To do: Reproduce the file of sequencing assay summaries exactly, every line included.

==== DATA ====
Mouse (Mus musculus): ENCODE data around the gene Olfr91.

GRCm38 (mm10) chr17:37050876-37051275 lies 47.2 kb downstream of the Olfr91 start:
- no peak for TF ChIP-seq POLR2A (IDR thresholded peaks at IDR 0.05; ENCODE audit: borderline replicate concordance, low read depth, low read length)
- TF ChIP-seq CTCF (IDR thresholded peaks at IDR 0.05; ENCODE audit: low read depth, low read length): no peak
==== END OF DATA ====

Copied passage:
Mouse (Mus musculus): ENCODE data around the gene Olfr91.

GRCm38 (mm10) chr17:37050876-37051275 lies 47.2 kb downstream of the Olfr91 start:
- no peak for TF ChIP-seq POLR2A (IDR thresholded peaks at IDR 0.05; ENCODE audit: borderline replicate concordance, low read depth, low read length)
- TF ChIP-seq CTCF (IDR thresholded peaks at IDR 0.05; ENCODE audit: low read depth, low read length): no peak